PERTH, Australia – Adelaide-based Bionomics Ltd.'s lead candidate, BNC-210, failed to meet the primary endpoint of decreasing symptoms in patients with post-traumatic stress disorder (PTSD) in its phase II trial, and the company is stopping development in PTSD. Shares of Bionomics (ASX:BNO) closed Tuesday at A17 cents (US12 cents), down A33 cents, or 66 percent, on the news.
"Unfortunately, we haven't been able to deliver the results we had hoped for in patients with post-traumatic stress disorder, where there is such a large unmet need," Bionomics CEO Deborah Rathgen said during a Tuesday conference call.
The RESTORE trial of the negative allosteric modulator of alpha7 nicotinic acetylcholine receptor enrolled 193 patients across 26 sites in the U.S. and Australia. The primary endpoint was a decrease in PTSD symptoms between placebo and BNC-210 treatment groups as measured by the clinician-administered PTSD scale (CAPS-5) at 12 weeks.
Other efficacy measures included clinician and patient global assessments of depression, anxiety, sleep scales, measures of quality of life and disability and a computerized cognitive assessment.
"There was no trend for superiority of any BNC-210 treatment group," Bionomics Chief Medical Officer Paul Rolan said during the call.
Even so, Nolan pointed to a "significant reduction in CAPS-5 subscale and individual questions related to depression at weeks one, four and eight" in the highest-dose group, and said there were "trends for improvement" in scales related to hyperarousal and reactivity in BNC-210-treated groups.
Potential for anxiety
Two earlier trials of BNC-210 in panic attacks and generalized anxiety disorder (GAD) both delivered positive clinical trial results and have "shown the effects of BNC-210 as being consistent with an anti-anxiety drug that is active after a single administration," Rathgen said.
Bionomics will complete its ongoing phase II trial of BNC-210 in elderly patients with agitation, which is expected to read out in the first quarter of 2019.
"In this regard, it was pleasing to see evidence of antidepressant effects, and more relevant to the agitation trial, evidence of anti-anxiety effects through components of the CAPS-5 in the PTSD trial," she said, stressing that the compound was safe and well-tolerated "with no evidence of sedation, cognitive impairment or addictive potential."
Murray Stein, a professor of psychiatry at the University of California, San Diego, said that there has been a "pressing dire need for new treatments for PTSD," as no new treatments have been approved in more than 20 years. PTSD is a complex disorder, with symptoms differing from one patient to another, he said.
"Even though results here were negative for PTSD, I think it doesn't discount the possibility that BNC-210 may still have benefits on certain components of symptoms" such as in depression or anxiety, he said, adding that he was pleased that Bionomics would continue developing the drug for other indications "that may be easier to demonstrate the effect of the drug."
"My secret hope is that if this drug does well in other indications, that Bionomics might be able to circle back and re-invest in the PTSD program," Stein told analysts during the Q&A.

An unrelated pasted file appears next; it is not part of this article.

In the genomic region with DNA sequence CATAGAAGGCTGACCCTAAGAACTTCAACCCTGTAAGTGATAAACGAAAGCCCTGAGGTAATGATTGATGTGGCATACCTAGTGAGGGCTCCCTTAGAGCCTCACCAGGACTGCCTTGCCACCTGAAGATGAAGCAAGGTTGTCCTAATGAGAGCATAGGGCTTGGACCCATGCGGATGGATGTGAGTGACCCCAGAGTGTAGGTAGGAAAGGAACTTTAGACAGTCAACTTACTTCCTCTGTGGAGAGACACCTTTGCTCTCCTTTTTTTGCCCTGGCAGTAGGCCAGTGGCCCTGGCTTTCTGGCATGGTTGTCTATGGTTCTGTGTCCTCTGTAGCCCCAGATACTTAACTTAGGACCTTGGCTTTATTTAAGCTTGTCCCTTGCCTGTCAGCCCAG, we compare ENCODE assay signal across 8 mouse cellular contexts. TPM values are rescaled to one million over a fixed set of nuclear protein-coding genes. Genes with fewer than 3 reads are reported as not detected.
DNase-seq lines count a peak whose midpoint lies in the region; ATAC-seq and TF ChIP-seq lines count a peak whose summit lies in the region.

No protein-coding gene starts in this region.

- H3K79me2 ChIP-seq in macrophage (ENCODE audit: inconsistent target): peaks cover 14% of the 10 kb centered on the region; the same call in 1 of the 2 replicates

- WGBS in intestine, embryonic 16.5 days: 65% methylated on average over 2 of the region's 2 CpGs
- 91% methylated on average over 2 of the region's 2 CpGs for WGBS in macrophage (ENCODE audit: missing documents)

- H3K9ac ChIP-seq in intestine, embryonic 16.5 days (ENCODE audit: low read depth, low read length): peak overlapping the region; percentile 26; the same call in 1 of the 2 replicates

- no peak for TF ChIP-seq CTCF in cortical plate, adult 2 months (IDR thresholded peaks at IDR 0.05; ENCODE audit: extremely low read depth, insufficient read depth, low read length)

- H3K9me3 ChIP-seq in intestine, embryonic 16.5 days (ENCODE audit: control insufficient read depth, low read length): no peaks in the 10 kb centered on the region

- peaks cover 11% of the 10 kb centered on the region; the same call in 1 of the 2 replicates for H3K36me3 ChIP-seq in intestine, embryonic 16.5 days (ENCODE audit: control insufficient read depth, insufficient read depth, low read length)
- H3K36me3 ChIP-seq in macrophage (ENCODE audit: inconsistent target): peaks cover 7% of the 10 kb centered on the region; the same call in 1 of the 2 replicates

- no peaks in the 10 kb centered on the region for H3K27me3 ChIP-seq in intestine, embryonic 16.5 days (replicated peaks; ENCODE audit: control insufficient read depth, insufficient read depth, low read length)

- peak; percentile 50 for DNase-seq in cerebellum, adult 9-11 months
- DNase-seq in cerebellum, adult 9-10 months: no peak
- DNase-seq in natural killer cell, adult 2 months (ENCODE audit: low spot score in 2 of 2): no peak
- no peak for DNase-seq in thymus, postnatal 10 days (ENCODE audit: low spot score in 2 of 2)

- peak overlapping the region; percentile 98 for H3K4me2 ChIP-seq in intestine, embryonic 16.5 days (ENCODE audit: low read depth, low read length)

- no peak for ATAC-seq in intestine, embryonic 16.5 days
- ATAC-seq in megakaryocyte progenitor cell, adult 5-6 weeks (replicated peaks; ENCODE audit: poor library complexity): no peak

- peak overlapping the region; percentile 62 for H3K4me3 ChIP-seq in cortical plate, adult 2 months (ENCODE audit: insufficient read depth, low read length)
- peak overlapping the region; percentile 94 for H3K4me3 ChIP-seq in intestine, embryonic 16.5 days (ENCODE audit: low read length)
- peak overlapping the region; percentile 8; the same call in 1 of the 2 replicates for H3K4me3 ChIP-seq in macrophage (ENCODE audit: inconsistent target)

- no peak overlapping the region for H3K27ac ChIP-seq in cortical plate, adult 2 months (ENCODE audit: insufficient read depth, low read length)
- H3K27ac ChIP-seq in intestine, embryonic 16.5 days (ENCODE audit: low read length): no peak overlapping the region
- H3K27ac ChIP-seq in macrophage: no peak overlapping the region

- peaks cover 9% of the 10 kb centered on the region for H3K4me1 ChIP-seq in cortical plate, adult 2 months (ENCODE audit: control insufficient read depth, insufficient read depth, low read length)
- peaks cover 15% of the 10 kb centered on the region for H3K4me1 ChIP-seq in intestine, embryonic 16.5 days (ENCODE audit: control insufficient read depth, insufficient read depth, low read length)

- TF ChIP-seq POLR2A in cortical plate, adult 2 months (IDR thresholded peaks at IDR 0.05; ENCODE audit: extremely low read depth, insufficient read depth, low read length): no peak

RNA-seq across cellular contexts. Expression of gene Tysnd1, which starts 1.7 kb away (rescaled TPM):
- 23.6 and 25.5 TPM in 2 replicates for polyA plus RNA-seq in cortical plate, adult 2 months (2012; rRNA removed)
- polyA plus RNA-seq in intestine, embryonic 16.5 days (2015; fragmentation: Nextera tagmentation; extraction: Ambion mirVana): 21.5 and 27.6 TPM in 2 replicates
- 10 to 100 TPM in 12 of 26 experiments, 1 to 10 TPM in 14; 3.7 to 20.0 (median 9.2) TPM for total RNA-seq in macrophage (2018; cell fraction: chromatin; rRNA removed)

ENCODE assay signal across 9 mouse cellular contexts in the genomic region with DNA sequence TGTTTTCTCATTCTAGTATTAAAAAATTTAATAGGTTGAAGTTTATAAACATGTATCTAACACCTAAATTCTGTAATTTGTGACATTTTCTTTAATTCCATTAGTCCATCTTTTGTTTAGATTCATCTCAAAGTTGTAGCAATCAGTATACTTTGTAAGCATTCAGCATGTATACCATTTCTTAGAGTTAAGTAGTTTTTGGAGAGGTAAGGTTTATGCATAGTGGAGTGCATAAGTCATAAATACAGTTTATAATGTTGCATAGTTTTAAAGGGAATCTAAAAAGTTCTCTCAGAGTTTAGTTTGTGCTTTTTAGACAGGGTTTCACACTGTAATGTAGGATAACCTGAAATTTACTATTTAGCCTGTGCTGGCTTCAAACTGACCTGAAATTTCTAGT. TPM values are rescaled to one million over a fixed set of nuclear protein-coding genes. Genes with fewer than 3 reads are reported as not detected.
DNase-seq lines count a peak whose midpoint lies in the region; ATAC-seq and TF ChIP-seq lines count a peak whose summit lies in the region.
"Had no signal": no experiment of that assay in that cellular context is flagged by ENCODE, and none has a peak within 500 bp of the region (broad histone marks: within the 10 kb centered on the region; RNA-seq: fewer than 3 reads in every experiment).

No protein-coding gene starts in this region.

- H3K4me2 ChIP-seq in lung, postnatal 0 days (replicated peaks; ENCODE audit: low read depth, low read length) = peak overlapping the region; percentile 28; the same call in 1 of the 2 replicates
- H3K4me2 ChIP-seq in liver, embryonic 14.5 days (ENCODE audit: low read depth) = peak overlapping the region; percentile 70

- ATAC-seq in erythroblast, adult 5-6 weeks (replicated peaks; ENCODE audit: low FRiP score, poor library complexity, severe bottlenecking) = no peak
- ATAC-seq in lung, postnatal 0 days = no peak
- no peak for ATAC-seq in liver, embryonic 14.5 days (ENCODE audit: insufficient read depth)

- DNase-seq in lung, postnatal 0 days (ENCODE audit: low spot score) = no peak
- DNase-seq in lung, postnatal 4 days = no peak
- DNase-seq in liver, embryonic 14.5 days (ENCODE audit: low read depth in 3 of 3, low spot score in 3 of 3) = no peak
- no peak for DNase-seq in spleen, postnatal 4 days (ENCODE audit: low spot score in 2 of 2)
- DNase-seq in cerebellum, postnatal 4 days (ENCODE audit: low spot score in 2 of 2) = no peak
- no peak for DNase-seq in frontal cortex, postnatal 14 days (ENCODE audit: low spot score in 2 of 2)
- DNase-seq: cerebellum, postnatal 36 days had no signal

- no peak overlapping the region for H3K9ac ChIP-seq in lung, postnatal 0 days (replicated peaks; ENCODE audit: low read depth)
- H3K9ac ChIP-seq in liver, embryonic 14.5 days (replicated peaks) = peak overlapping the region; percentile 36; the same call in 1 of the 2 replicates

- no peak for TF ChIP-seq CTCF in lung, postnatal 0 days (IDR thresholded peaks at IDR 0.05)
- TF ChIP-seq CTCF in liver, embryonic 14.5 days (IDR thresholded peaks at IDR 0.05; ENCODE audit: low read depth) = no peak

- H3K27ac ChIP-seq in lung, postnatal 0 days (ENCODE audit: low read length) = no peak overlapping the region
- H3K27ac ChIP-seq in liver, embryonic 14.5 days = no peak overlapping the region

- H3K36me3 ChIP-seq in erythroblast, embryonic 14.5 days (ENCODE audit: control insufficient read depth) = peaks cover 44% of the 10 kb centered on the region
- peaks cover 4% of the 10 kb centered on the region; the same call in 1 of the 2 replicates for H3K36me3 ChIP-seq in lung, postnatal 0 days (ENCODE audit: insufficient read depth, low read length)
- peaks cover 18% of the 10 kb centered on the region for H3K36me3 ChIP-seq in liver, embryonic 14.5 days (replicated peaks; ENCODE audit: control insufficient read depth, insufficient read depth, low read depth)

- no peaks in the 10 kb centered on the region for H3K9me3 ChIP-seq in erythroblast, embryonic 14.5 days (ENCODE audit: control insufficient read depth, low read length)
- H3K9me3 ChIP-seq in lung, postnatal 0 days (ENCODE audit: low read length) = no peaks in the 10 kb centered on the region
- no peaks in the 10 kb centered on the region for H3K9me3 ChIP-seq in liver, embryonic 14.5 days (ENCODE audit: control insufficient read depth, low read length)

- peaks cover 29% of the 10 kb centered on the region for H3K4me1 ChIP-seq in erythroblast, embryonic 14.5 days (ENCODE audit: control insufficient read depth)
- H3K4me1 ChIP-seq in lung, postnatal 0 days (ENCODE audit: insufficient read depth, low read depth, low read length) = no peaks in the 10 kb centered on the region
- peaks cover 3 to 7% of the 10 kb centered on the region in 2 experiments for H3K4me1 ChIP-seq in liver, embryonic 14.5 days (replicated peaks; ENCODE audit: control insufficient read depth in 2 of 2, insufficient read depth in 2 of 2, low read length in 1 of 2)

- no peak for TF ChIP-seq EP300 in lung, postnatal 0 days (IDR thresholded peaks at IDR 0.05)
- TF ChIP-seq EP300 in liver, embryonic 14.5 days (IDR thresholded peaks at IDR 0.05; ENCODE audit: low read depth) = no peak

Considering the lack of an efficient, safe, targeted and approved therapy for agitation, especially within the increasing market of Alzheimer's disease (AD) in the elderly, "we believe the field is wide open for new therapeutic options to treat this indication, such as Bionomics' BNC-210," wrote H.C Wainwright & Co. analyst Joseph Pantginis in a Sept. 11 research note.
The analyst said the current standards of care, benzodiazepines and antipsychotics, have two major pitfalls: overall low efficacy and clinical inconsistency; and a high-risk profile, including a mortality risk of antipsychotics and drug interactions as well as addiction and sedative properties of benzodiazepines.
"There is still a lot to the BNC-210 story," Rathgen said, highlighting Bionomics' drug discovery platform and its ongoing programs in core CNS areas. She said the company expects to deliver "one and possibly two new therapeutic candidates in this financial year."
"One of the success areas that Bionomics has had is in the licensing of preclinical candidates coming from our platform."
She pointed to Bionomics' deal with Merck & Co. Inc. (known as MSD outside the U.S.), which was "one of the largest preclinical deals ever done by an Australian biotech company." An alpha7 nicotinic acetylcholine receptor, BNC-375 comes out of Multicore, one of four technology platforms owned by Bionomics.
Merck is assessing BNC-375 for cognitive impairment in Alzheimer's disease and Parkinson's disease in a phase I trial. The Merck deal included a $20 million up-front payment in 2014, research funding through 2017 and a $10 million clinical milestone payment when the compound entered the clinic in February. The deal is valued up to $506 million plus additional royalties on net sales. (See BioWorld Today, June 25, 2014.)
Rathgen said Bionomics would stop all other work with BNC-210 until its agitation trial reads out. The company has closed its organization in the U.S. and is now focused on cost-cutting measures and prioritizing its portfolio. She said all other development work would be reliant on potential partners.